Let me give you a few examples of mistakes made by people. 6. If there is an adverb between the subject and the verb, some students seem to think that the adverb somehow changes the rules: it never works. / My mother loves chocolate. Again, it`s hard to tell if they work intuitively (“It always goes weirdly!”), so the most sensible thing is to explain them/remember that the adverb makes no difference. Similarly, I do not think we can automatically consider that the rules of subject/verb agreement naturally move to other structures. For example, if they present and practice what is called the first condition, it is probably a good idea to remind students that we should say, “If he goes away…” instead of “if he goes away… ». Just tell them that they have to use the simple gift in the if clause, it just won`t cut. At least, not in my experience.
2. I believe that we should help students gradually move from lexical, intuitive and often unpredictable use of the third person S to more systematic and conscious mapping and provision of the underlying systems. Here`s a rule of thumb: If your student makes an object/verb chord error, you don`t automatically think it`s just a loss of power at the surface – a skid, if you will. That`s right, “He loves football,” “You have a car” are performance slips beyond A1. But there could be more – and I might say – more than the eye on (a) “My friends love,” (b) “Everyone knows” and (c) “She always plays.” Let me tell you about each case one after the other. Alex, Brazilian students are making the same mistake. There is no quick fix, I think, so I try a mixture of:1. L1 vs.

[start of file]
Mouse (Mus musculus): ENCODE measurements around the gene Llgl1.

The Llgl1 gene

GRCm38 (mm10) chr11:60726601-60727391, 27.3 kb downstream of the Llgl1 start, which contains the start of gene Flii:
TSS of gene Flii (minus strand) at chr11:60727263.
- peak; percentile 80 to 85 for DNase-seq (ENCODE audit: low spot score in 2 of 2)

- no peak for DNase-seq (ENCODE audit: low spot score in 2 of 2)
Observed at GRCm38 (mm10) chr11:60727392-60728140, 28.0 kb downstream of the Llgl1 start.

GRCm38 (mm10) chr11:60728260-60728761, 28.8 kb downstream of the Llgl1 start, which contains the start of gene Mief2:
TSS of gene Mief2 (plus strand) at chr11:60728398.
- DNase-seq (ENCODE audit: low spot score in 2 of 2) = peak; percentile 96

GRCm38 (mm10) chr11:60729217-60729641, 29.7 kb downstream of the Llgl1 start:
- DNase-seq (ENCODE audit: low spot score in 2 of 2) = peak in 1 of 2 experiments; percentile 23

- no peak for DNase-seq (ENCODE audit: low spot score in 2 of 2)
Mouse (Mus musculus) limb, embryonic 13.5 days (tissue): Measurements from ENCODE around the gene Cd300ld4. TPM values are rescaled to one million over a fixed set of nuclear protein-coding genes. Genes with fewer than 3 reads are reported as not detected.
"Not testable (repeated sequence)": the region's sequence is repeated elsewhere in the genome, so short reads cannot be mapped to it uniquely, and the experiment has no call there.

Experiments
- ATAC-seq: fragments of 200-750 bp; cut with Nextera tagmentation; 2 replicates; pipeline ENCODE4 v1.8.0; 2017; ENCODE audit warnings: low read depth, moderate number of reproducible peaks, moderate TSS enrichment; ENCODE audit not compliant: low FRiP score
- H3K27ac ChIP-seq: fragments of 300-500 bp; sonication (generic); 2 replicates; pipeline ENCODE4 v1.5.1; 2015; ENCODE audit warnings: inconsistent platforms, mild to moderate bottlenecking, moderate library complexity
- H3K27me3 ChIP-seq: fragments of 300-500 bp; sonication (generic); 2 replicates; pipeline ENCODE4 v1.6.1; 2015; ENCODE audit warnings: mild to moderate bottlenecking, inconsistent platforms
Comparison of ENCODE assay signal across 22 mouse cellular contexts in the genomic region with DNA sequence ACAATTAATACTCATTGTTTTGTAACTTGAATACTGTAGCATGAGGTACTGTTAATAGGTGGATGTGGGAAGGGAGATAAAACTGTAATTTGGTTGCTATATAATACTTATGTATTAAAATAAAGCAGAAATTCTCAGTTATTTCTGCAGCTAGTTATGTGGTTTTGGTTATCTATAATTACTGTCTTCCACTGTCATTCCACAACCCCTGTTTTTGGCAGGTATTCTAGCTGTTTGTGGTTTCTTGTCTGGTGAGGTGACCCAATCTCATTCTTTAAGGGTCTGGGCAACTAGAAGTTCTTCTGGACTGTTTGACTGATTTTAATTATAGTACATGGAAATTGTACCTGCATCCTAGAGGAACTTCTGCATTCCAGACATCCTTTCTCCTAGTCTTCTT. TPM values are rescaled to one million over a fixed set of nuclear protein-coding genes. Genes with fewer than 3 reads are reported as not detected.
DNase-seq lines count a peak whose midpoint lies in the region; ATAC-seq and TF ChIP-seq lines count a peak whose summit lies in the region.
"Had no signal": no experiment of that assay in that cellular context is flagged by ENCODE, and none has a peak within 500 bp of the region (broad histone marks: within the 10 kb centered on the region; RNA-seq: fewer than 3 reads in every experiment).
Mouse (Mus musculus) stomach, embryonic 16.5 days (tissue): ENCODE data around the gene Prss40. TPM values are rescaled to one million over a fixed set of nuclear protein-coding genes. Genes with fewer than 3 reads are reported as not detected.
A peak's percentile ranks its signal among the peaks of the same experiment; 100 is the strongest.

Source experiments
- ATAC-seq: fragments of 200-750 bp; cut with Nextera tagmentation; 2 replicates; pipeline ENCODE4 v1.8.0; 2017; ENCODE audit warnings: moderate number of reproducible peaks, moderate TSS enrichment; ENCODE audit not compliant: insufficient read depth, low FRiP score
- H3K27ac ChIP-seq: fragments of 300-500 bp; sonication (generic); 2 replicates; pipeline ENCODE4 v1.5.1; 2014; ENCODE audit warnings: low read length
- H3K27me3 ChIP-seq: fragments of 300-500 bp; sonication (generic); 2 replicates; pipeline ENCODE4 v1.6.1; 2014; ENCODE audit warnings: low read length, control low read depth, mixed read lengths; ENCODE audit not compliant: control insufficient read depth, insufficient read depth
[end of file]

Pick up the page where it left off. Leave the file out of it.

L2 Contrast: I show students why they do it wrong and contrast English and Portuguese. I think (consciousness) is the first step.2. Systematic correction in the field. In the field, that doesn`t mean in the middle of the sentence – I`m waiting for the students to finish the sentence.3 Patience: some mistakes take a little longer to disappear… What`s wrong with that sentence? The subject and the verb do not agree. What for? Because the subject is in a singular form and the verb is plural. Consistent writing can never fulfill its good conditions without verb subject agreement. A really interesting and thoughtful contribution, with a lot of good points. I never thought about it, but I think you`re right with one`s leads to another – perhaps because -s is the way we report in the plural and third person? I also agree with you on corrections at higher levels that help students to point it out and rephrase it. One of my former colleagues had an excellent technique. he would draw an “S” on the palm of his hand and simply enlighten it on the learners when they made a 3rd person underpants.
This had the effect of drawing their attention to the error without breaking the flow of what they were saying. 7. For better or worse, word/word agreement errors do little to hinder communication. This means that if you are a teacher who tends to prioritize errors that hinder comprehension, they tend to ignore subject/verb errors when speaking, because the student was ultimately able to get the message across.